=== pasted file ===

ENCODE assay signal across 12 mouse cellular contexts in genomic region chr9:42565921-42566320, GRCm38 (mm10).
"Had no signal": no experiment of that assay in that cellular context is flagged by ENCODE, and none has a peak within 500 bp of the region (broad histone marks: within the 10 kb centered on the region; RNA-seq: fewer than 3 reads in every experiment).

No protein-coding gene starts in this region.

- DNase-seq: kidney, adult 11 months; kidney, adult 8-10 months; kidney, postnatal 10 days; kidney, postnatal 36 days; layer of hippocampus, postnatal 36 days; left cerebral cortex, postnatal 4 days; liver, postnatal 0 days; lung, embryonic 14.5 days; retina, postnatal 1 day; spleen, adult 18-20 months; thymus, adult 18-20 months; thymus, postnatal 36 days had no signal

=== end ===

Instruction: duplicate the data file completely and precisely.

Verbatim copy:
ENCODE assay signal across 12 mouse cellular contexts in genomic region chr9:42565921-42566320, GRCm38 (mm10).
"Had no signal": no experiment of that assay in that cellular context is flagged by ENCODE, and none has a peak within 500 bp of the region (broad histone marks: within the 10 kb centered on the region; RNA-seq: fewer than 3 reads in every experiment).

No protein-coding gene starts in this region.

- DNase-seq: kidney, adult 11 months; kidney, adult 8-10 months; kidney, postnatal 10 days; kidney, postnatal 36 days; layer of hippocampus, postnatal 36 days; left cerebral cortex, postnatal 4 days; liver, postnatal 0 days; lung, embryonic 14.5 days; retina, postnatal 1 day; spleen, adult 18-20 months; thymus, adult 18-20 months; thymus, postnatal 36 days had no signal